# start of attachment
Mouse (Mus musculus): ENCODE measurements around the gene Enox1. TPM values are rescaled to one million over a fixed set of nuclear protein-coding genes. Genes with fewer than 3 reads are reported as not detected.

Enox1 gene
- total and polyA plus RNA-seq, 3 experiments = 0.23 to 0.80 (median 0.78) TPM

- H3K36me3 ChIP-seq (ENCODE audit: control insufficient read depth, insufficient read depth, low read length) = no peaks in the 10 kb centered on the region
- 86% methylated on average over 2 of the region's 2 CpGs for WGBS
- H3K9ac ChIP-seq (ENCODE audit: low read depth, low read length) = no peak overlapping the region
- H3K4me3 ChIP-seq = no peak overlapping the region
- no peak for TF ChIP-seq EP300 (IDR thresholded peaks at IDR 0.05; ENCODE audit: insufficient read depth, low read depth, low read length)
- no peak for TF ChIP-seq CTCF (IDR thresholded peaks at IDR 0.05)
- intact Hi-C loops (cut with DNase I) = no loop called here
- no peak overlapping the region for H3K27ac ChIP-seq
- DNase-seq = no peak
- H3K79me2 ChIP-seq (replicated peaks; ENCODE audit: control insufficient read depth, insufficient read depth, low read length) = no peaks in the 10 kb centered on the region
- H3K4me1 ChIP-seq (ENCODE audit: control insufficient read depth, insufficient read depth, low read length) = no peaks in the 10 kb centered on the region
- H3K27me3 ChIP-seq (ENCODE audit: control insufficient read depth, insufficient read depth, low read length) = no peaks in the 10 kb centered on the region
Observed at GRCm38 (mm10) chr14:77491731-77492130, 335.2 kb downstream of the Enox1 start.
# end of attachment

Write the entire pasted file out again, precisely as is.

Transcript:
Mouse (Mus musculus): ENCODE measurements around the gene Enox1. TPM values are rescaled to one million over a fixed set of nuclear protein-coding genes. Genes with fewer than 3 reads are reported as not detected.

Enox1 gene
- total and polyA plus RNA-seq, 3 experiments = 0.23 to 0.80 (median 0.78) TPM

- H3K36me3 ChIP-seq (ENCODE audit: control insufficient read depth, insufficient read depth, low read length) = no peaks in the 10 kb centered on the region
- 86% methylated on average over 2 of the region's 2 CpGs for WGBS
- H3K9ac ChIP-seq (ENCODE audit: low read depth, low read length) = no peak overlapping the region
- H3K4me3 ChIP-seq = no peak overlapping the region
- no peak for TF ChIP-seq EP300 (IDR thresholded peaks at IDR 0.05; ENCODE audit: insufficient read depth, low read depth, low read length)
- no peak for TF ChIP-seq CTCF (IDR thresholded peaks at IDR 0.05)
- intact Hi-C loops (cut with DNase I) = no loop called here
- no peak overlapping the region for H3K27ac ChIP-seq
- DNase-seq = no peak
- H3K79me2 ChIP-seq (replicated peaks; ENCODE audit: control insufficient read depth, insufficient read depth, low read length) = no peaks in the 10 kb centered on the region
- H3K4me1 ChIP-seq (ENCODE audit: control insufficient read depth, insufficient read depth, low read length) = no peaks in the 10 kb centered on the region
- H3K27me3 ChIP-seq (ENCODE audit: control insufficient read depth, insufficient read depth, low read length) = no peaks in the 10 kb centered on the region
Observed at GRCm38 (mm10) chr14:77491731-77492130, 335.2 kb downstream of the Enox1 start.